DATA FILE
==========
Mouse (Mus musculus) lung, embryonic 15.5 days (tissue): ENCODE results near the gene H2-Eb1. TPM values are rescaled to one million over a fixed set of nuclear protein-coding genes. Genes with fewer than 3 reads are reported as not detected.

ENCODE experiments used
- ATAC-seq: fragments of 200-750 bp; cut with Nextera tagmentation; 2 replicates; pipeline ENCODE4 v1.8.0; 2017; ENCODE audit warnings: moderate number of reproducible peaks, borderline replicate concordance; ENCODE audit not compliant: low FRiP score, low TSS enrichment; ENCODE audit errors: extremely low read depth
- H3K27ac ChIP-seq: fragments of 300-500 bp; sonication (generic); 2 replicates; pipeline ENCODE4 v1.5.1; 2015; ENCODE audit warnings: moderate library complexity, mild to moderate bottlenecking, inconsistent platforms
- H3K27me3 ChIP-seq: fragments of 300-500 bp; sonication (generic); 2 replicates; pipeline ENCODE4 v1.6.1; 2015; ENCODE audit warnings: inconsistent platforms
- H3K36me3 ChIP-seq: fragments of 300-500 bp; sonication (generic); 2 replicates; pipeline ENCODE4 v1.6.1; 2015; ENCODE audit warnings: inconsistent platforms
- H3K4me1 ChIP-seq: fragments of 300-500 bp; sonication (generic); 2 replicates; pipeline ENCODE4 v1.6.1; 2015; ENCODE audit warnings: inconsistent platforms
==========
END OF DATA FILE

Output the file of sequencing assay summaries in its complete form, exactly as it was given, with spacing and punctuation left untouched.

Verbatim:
Mouse (Mus musculus) lung, embryonic 15.5 days (tissue): ENCODE results near the gene H2-Eb1. TPM values are rescaled to one million over a fixed set of nuclear protein-coding genes. Genes with fewer than 3 reads are reported as not detected.

ENCODE experiments used
- ATAC-seq: fragments of 200-750 bp; cut with Nextera tagmentation; 2 replicates; pipeline ENCODE4 v1.8.0; 2017; ENCODE audit warnings: moderate number of reproducible peaks, borderline replicate concordance; ENCODE audit not compliant: low FRiP score, low TSS enrichment; ENCODE audit errors: extremely low read depth
- H3K27ac ChIP-seq: fragments of 300-500 bp; sonication (generic); 2 replicates; pipeline ENCODE4 v1.5.1; 2015; ENCODE audit warnings: moderate library complexity, mild to moderate bottlenecking, inconsistent platforms
- H3K27me3 ChIP-seq: fragments of 300-500 bp; sonication (generic); 2 replicates; pipeline ENCODE4 v1.6.1; 2015; ENCODE audit warnings: inconsistent platforms
- H3K36me3 ChIP-seq: fragments of 300-500 bp; sonication (generic); 2 replicates; pipeline ENCODE4 v1.6.1; 2015; ENCODE audit warnings: inconsistent platforms
- H3K4me1 ChIP-seq: fragments of 300-500 bp; sonication (generic); 2 replicates; pipeline ENCODE4 v1.6.1; 2015; ENCODE audit warnings: inconsistent platforms